Another cheap, old drug is being freshened up for brand pricing in the US — and shares soar, briefly
BioRegnum, the view from John Carroll
When the execs at Fortress went about setting up their pain drug biotech Avenue Therapeutics $ATXI, they went to some extremes to avoid R&D risk. Instead of trying something new, they tweaked a European IV formulation for tramadol — never approved in the US, where oral tramadol has been prescribed for 23 years — and took a shot at a pivotal program.
To get started, the company paid a grand total of $3 million — in two staggered payments — for the rights to an old, well understood and quite powerful generic pain med, with milestones attached to their success.
That qualifies as lunch money in the biopharma business.
More expensive — but still relatively cheap — was a pivotal development program they reckoned would cost $30 million when Avenue pitched its S-1 to investors. Rolled out at a proposed $10 a share, they took $6 at the pricing, raised $33 million for the research and saw the price surge to about $8 before gradually descending to a little more than $4 a share.
The market cap closed at a micro level of $44 million on Friday.
Which brings us to today.
Avenue is announcing that the first pivotal study, comparing IV tramadol to a placebo, was a success, with a p-value of 0.005 for the 50 mg dose. Three secondary endpoints also hit on the 50 mg. They’re holding back the details on the data for a conference and plan to start the second, confirmatory Phase III later this year.
Avenue’s execs went into the study with the odds on their side. Tramadol’s effectiveness is so well understood, it’s begun raising concerns about becoming the poor man’s opioid in other countries. The DEA designated the synthetic analgesic as a Schedule IV drug in 2015. So I asked Avenue CEO Lucy Lu about that by email, and whether the company was simply setting up a shot at charging a premium in the US for another old generic run by the regulators — albeit after a fairly significant development program.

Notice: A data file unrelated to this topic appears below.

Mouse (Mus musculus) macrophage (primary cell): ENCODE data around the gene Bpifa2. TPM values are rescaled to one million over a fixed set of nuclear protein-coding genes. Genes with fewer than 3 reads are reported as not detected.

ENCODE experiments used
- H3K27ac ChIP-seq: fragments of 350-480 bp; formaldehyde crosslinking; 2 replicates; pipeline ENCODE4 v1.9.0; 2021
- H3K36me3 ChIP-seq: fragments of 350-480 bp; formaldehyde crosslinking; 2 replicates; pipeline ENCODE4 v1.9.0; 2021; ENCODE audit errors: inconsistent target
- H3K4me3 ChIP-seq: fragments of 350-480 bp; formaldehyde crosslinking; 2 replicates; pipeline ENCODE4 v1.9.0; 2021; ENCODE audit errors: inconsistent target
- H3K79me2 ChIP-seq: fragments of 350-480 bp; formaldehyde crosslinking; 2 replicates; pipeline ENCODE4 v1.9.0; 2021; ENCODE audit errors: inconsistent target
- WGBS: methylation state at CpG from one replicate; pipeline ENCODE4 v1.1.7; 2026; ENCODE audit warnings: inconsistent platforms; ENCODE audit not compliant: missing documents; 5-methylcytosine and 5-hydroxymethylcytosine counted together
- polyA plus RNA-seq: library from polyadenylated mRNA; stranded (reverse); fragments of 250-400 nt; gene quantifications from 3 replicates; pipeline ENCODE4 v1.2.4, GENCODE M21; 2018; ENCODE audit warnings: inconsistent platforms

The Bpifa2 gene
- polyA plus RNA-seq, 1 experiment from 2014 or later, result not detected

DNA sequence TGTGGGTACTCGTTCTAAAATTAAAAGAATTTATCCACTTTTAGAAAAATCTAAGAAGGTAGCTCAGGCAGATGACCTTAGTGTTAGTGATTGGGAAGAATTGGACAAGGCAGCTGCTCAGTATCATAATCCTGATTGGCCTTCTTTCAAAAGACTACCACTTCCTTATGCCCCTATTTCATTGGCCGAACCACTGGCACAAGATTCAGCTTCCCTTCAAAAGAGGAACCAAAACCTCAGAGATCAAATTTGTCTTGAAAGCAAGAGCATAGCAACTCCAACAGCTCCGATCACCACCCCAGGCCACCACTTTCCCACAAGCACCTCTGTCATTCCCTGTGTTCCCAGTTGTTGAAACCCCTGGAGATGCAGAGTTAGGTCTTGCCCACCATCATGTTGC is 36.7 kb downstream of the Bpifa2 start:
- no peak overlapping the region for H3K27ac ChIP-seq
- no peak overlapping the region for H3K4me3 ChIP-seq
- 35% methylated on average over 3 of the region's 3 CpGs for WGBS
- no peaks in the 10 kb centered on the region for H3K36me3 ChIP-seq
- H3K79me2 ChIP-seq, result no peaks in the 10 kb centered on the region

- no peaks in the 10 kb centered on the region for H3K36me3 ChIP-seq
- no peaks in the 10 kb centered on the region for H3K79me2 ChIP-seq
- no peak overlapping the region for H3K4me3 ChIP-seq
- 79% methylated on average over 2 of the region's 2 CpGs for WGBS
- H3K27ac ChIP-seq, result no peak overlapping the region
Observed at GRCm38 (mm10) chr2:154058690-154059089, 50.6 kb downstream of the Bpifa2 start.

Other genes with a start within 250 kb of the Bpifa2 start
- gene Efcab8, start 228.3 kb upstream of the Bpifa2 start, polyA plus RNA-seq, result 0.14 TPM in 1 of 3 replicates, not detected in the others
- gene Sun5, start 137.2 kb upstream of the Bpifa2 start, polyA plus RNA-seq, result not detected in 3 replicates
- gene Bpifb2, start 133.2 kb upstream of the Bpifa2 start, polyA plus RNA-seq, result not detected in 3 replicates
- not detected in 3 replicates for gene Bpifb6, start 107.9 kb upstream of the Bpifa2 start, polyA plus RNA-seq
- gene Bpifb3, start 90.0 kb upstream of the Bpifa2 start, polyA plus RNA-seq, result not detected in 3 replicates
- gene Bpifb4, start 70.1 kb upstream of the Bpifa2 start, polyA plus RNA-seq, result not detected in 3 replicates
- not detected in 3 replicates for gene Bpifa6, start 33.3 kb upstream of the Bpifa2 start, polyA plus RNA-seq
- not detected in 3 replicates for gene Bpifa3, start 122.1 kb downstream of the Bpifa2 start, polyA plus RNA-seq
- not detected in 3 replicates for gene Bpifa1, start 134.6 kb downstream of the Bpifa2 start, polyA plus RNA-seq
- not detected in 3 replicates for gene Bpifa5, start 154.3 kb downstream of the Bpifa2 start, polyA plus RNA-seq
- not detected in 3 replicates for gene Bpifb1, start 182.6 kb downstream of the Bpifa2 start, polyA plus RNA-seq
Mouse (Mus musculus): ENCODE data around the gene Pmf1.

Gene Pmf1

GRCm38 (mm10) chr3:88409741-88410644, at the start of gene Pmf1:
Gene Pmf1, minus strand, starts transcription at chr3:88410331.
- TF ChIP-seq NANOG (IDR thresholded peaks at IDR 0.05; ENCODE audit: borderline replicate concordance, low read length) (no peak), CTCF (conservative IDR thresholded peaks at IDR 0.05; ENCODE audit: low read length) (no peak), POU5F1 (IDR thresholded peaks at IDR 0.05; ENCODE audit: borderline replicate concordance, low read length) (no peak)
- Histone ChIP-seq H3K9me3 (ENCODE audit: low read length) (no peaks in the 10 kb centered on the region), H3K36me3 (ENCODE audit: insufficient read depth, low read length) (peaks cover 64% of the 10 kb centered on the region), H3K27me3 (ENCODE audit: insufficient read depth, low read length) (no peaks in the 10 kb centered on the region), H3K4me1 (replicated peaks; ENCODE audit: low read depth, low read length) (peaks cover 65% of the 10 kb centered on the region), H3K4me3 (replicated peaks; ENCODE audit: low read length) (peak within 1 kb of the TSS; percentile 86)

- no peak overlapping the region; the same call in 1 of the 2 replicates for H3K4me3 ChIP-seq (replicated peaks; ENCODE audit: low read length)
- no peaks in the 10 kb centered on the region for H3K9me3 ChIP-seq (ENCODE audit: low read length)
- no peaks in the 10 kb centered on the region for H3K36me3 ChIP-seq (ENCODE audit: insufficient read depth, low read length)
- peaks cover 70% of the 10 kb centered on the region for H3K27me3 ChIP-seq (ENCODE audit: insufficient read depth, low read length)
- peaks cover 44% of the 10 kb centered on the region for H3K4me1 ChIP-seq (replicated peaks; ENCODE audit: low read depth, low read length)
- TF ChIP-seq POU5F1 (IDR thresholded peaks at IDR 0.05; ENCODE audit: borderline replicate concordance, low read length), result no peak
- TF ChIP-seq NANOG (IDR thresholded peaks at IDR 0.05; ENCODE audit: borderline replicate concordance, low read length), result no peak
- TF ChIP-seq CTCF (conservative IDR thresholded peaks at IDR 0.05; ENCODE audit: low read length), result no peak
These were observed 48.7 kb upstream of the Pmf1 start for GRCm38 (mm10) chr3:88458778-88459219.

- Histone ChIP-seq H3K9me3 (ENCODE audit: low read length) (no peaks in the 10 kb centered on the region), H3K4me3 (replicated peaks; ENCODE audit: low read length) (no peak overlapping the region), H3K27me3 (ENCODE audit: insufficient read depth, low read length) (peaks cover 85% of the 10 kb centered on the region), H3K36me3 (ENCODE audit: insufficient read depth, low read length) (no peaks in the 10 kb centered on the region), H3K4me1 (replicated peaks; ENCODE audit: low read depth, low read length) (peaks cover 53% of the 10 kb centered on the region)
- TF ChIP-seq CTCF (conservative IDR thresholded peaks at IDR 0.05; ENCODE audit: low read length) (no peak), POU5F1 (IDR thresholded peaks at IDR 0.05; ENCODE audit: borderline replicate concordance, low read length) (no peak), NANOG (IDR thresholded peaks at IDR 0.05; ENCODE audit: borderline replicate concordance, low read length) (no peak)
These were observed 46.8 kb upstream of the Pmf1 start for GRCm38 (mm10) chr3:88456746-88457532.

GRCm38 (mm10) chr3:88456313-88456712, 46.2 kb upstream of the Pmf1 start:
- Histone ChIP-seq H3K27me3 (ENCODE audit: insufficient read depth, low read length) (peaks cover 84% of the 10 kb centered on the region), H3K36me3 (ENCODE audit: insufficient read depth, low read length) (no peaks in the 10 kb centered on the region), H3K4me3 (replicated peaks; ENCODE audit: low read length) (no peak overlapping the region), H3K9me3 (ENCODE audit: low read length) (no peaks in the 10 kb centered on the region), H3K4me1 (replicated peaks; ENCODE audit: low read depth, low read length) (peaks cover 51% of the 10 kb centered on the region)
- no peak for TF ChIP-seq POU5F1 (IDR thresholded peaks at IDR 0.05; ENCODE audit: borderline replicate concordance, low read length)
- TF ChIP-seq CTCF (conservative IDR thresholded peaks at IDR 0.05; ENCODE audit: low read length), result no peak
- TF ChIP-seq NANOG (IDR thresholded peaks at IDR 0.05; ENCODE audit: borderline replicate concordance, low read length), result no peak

The FDA requires two placebo-controlled studies because it’s not necessarily easy to beat placebo in a pain study and only truly efficacious drugs can do that. In our case, IV tramadol beat placebo not only on the primary endpoint, but also all of the key secondary endpoints, including patient global assessment, in a very consistent and dose dependent manner. In combination with what we know about oral tramadol, it points to a very effective IV drug.
We have not done a detailed pricing study. However, all of the sponsors in our space that have discussed pricing of new drugs have mentioned around $100 per day. I think that provides a useful benchmark.
Generic tramadol pills cost about $1.50 each.
Investors liked the sound of it all. Avenue’s shares jumped 29% in pre-market trading. But then people began to think about it, and the shares ended down the day about 4%. It is, after all, not the kind of story that people are attracted to.
There’s nothing new about grabbing an old drug OK’d in Europe and then bringing it in cheap years later for the US market. Marathon did that with a steroid, developed specifically for Duchenne, which it then rolled out as an expensive rare disease drug — until the whole situation blew up into a controversy that forced the company to sell it to PTC. Marathon execs were Martin Shkreli’s role model in drug development.
You can decide for yourself if Avenue is gaming the system.